Flooding means health issues that unfold for years.
While much of the country is still processing the unbelievable images of Houston completely submerged in water, public health officials are bracing for what will inevitably be a health catastrophe for years to come.
Though the loss of human life and health has been small relative to what the images suggest, the impact of hurricanes on health is not captured in the mortality and morbidity numbers in the days after the rain. This is typified by the apocalyptic problem of mold.
When a city is submerged a new ecosystem of fungal growth is introduced that will change the health of the population in ways that we’re just now beginning to understand. The same geography and infrastructure that have kept this water from dispersing created a uniquely prolonged period for fungal overgrowth to fester, which can mean adverse health effects for years and even lifetimes.
The documented dangers of excessive mold exposure are many including respiratory symptoms, allergies, asthma, and immunological reactions. Guidelines issued by the World Health Organization cites a wide array of “inflammatory and toxic responses after exposure to microorganisms isolated from damp buildings, including their spores, metabolites, and components,” as well as evidence that mold exposure can increase risks of rare conditions like hypersensitivity pneumonitis, allergic alveolitis, and chronic sinusitis.
The best example of this in recent memory was twelve years ago in New Orleans. Katrina similarly, rendered most homes uninhabitable, created a breeding ground for mosquitoes and the diseases they carry and caused a shortage of potable water and food.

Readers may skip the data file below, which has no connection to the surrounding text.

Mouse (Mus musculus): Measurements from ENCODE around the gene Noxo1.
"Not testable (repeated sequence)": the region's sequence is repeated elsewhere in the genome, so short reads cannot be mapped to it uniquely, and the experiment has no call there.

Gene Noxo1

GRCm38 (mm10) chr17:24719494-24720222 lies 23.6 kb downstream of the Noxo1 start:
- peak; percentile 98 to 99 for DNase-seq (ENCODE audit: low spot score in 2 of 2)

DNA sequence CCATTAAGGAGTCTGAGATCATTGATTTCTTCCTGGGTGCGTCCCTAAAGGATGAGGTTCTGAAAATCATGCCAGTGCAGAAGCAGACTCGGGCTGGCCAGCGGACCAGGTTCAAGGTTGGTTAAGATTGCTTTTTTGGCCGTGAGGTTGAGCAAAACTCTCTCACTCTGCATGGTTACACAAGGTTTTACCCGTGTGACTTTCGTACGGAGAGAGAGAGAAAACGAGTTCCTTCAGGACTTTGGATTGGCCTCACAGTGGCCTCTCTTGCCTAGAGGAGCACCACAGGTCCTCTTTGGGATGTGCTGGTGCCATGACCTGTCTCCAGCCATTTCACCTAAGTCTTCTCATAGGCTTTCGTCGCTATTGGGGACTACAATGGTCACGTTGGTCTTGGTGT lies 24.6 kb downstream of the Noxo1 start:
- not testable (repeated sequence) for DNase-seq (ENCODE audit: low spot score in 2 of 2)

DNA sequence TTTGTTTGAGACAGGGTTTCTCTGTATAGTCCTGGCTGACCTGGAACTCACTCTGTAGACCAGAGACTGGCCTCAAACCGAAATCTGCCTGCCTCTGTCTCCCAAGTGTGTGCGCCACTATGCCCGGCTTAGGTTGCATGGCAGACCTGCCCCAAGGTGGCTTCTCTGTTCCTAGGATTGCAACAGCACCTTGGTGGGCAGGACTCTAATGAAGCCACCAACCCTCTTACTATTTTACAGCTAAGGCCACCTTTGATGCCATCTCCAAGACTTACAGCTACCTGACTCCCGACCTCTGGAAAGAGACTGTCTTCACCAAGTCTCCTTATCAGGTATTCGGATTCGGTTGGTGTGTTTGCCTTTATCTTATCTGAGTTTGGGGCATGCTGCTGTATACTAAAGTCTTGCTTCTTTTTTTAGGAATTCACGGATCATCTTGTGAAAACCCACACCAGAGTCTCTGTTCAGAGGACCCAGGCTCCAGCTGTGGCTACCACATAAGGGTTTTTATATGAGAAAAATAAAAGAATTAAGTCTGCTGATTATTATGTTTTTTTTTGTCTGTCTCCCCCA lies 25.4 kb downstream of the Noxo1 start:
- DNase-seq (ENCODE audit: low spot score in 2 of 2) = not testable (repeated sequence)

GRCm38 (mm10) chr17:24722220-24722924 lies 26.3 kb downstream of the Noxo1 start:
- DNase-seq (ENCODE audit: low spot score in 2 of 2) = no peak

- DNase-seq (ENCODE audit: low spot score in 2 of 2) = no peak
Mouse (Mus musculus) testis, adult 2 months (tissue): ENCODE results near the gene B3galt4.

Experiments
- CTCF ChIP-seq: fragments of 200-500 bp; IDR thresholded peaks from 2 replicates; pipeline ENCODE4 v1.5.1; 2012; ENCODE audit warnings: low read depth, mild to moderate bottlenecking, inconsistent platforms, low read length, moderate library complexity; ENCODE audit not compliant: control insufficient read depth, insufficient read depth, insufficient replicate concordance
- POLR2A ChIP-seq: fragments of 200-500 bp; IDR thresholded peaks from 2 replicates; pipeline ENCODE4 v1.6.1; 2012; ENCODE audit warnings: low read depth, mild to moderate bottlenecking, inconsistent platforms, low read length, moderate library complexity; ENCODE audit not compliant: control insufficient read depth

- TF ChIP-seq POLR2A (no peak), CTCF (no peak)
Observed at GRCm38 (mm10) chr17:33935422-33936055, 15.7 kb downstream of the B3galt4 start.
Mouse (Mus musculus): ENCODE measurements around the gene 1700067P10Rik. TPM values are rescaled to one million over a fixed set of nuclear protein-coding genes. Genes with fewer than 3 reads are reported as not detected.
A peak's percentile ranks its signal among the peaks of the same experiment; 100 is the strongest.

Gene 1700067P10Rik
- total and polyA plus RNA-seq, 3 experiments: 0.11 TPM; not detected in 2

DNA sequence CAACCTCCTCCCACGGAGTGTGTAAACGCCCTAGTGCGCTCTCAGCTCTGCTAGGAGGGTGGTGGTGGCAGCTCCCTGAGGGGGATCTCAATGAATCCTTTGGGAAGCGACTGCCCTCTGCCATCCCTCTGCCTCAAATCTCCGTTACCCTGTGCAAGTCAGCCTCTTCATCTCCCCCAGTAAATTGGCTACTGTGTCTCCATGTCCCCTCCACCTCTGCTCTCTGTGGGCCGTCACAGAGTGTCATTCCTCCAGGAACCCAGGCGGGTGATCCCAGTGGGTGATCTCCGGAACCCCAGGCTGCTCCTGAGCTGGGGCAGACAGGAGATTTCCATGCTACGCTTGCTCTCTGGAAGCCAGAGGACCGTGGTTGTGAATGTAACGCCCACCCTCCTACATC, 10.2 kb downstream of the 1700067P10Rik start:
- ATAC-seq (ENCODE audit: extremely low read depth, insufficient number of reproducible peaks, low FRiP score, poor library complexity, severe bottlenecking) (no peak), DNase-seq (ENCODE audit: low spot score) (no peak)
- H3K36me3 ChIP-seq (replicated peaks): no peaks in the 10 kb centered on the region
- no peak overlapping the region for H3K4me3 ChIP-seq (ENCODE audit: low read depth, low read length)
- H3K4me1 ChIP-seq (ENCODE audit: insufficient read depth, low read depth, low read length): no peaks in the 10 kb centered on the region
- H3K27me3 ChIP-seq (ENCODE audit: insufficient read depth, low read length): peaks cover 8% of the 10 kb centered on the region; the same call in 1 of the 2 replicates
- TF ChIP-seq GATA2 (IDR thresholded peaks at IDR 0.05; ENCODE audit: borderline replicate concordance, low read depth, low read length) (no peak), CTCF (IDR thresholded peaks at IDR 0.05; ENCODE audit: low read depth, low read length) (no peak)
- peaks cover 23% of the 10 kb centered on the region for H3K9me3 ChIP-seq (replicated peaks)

But long after these threats to human health were addressed, the mold exposure, particularly in low-income neighborhoods, continued.
The highly publicized “toxic mold” — varieties that send mycotoxins into the air and sicken anyone inhaling it cause the most concern right after a flood.
Researchers from the Natural Resources Defense Council held a press conference after Katrina about dangerously high levels of mold spores in the air. The group accused the Environmental Protection Agency of focusing only on exposures like arsenic, lead, asbestos, and pollutants such as those found in gasoline while ignoring mold exposure.
It should be noted that the EPA did respond at the time by issuing radio announcements and distributing brochures encouraging people to wear respirators when re-entering flooded buildings. These are prominently occupational exposures primarily affecting manual laborers.
While the more insidious and ubiquitous molds produce no acutely dangerous mycotoxins, they can still trigger inflammatory reactions, allergies, and asthma. The degree of impact from these varieties in New Orleans after Hurricane Katrina is still being studied.
Molds also emit volatile chemicals that some experts believe could affect the human nervous system. Among them is Joan Bennett, a distinguished professor of plant biology and pathology at Rutgers University, who was living in New Orleans during the storm. She recalls that while some health experts were worried about heavy-metal poisoning or cholera, her primary concern was fungus.
The devastation to the infrastructure in Houston is catastrophic and the scope of the long-term effects are beyond our current understanding. Short-term rescue funding is essential to saving lives, and supporting it is politically necessary. But most of the looming threats to human well being will outlast the immediate displays of concern. They will play out when the water and the cameras are gone, and when emergency funds allocated to Houston are exhausted. Mold will reveal the have and have-nots, marking the divide between people who can afford to escape it and those who have no choice but to “wait and see.”
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